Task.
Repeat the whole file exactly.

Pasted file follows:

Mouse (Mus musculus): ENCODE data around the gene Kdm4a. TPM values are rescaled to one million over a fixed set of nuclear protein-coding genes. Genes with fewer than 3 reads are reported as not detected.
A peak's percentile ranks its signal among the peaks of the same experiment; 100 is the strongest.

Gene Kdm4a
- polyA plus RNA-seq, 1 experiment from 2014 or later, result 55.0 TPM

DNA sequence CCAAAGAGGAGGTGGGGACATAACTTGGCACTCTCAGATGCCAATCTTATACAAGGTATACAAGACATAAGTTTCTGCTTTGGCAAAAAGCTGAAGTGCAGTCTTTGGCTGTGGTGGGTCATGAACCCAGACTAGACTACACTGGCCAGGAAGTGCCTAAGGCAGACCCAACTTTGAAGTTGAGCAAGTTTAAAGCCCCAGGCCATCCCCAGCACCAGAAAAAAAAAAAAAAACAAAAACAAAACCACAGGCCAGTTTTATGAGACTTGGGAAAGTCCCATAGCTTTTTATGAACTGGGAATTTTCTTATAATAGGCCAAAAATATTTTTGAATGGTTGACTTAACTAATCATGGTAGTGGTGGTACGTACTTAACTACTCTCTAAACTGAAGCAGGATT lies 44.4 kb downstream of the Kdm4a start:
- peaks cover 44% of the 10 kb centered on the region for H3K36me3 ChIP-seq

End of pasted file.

Mouse (Mus musculus): ENCODE data around the gene Kdm4a. TPM values are rescaled to one million over a fixed set of nuclear protein-coding genes. Genes with fewer than 3 reads are reported as not detected.
A peak's percentile ranks its signal among the peaks of the same experiment; 100 is the strongest.

Gene Kdm4a
- polyA plus RNA-seq, 1 experiment from 2014 or later, result 55.0 TPM

DNA sequence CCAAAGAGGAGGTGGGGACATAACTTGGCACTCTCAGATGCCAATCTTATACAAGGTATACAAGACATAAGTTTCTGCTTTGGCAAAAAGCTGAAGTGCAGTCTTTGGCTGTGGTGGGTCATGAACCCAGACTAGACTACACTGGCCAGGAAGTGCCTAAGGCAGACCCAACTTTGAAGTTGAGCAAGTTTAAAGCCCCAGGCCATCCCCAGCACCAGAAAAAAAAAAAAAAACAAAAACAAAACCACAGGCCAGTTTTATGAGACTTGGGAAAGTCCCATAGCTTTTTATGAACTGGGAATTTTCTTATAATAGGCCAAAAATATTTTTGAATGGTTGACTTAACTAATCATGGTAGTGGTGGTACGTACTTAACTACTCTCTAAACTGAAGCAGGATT lies 44.4 kb downstream of the Kdm4a start:
- peaks cover 44% of the 10 kb centered on the region for H3K36me3 ChIP-seq